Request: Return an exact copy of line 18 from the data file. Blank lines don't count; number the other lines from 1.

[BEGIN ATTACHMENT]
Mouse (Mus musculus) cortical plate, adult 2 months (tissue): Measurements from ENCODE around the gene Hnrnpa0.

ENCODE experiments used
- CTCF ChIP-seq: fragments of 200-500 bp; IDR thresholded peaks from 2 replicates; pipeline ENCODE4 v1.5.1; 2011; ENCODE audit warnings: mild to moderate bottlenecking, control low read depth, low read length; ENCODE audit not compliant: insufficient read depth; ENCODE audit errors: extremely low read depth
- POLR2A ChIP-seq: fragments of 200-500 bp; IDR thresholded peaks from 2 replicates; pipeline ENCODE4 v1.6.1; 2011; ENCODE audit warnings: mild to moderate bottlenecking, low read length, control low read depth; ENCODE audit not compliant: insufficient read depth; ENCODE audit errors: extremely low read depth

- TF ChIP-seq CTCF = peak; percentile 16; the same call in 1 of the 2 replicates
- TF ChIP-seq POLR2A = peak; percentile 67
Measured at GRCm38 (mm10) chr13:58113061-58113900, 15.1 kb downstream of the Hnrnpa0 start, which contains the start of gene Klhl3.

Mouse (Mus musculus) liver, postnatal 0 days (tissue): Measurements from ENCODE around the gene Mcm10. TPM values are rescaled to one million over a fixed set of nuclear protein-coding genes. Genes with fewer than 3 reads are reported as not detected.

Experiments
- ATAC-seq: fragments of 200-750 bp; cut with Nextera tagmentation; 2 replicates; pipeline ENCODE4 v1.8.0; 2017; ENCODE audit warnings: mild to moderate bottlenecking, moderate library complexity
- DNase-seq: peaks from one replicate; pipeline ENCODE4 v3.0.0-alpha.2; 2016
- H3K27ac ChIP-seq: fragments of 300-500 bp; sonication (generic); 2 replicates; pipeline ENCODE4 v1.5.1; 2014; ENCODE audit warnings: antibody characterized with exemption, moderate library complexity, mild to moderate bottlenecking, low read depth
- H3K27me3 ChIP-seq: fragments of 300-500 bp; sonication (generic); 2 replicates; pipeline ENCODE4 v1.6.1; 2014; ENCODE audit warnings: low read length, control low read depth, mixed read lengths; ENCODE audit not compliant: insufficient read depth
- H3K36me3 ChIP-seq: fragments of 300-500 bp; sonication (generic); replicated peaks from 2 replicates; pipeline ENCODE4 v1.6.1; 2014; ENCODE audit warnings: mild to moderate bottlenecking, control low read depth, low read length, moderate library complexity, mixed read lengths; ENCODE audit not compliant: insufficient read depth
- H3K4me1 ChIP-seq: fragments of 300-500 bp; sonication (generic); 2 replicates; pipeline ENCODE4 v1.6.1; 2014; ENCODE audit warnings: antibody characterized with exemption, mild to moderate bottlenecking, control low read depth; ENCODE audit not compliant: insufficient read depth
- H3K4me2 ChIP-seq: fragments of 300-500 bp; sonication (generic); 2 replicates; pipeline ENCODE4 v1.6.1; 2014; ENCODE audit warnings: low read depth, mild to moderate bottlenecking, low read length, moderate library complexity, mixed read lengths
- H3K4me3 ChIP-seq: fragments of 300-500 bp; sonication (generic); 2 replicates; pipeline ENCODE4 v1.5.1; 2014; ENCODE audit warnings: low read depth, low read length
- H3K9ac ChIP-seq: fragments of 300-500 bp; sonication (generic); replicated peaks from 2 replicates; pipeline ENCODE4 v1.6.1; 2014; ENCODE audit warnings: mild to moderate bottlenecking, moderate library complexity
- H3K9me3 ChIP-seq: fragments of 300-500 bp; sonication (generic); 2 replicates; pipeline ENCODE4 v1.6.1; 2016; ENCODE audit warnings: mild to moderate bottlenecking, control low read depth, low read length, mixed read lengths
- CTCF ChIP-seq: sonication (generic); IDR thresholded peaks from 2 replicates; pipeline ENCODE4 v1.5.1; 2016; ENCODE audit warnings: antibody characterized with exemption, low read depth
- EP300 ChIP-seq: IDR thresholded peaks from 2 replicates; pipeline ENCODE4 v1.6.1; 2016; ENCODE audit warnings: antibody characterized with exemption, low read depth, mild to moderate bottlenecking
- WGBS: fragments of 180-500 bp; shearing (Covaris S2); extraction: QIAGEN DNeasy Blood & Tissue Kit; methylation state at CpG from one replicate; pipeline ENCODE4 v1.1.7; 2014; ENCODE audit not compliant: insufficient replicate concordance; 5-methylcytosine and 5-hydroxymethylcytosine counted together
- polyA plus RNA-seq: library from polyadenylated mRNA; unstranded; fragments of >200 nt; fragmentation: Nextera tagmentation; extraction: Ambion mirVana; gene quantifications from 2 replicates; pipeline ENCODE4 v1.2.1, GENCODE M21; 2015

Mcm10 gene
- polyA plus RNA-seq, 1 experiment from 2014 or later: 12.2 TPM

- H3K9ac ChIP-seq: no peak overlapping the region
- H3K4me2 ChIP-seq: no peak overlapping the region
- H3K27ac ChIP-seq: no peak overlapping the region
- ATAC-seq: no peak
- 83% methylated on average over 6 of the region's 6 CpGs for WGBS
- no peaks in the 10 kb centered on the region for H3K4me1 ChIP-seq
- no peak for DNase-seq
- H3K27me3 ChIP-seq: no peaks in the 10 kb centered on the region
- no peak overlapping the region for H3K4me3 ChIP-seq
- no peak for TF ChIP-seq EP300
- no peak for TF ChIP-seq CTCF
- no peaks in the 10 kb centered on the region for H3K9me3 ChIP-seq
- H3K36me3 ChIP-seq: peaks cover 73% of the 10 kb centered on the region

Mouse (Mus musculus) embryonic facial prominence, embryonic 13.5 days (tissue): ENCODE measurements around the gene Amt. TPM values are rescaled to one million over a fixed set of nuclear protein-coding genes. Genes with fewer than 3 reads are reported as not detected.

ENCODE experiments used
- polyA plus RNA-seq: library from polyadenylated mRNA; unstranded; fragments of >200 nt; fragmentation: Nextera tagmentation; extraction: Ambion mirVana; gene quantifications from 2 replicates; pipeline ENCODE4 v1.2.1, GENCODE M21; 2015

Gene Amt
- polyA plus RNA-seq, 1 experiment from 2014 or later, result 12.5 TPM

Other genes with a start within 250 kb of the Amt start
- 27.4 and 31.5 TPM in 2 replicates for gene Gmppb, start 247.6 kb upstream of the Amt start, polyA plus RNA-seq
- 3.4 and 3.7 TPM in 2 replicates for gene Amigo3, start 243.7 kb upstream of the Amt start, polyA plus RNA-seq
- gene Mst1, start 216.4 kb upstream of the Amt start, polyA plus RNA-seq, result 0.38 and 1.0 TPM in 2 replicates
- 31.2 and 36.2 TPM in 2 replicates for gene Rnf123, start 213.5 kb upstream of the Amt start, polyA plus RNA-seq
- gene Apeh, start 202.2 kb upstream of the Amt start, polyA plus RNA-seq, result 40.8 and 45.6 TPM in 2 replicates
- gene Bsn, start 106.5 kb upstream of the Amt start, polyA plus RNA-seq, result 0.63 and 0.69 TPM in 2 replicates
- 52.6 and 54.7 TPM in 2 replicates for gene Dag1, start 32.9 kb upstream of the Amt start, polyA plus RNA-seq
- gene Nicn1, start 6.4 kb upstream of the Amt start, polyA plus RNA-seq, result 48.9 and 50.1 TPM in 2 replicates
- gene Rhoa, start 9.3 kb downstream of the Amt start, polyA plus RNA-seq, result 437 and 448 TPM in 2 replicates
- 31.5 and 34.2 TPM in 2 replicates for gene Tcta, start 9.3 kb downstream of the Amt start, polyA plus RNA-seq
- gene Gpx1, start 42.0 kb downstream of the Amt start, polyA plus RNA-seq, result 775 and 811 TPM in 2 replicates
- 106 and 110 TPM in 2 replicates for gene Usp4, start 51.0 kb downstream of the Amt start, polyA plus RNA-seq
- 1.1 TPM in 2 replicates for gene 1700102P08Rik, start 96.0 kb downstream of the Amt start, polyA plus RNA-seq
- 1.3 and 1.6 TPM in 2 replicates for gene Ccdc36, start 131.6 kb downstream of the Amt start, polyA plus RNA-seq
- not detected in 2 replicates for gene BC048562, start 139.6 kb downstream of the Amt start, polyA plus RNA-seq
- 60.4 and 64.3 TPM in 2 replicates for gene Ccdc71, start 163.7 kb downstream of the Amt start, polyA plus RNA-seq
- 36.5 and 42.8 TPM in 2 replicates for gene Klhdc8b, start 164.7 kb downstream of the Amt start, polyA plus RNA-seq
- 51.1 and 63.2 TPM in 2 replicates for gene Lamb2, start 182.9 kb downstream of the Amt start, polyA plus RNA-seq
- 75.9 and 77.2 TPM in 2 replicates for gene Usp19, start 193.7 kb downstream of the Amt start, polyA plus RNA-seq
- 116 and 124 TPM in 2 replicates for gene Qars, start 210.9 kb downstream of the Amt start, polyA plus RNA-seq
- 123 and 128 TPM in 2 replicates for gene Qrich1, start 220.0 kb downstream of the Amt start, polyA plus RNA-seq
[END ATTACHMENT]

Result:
- H3K9ac ChIP-seq: fragments of 300-500 bp; sonication (generic); replicated peaks from 2 replicates; pipeline ENCODE4 v1.6.1; 2014; ENCODE audit warnings: mild to moderate bottlenecking, moderate library complexity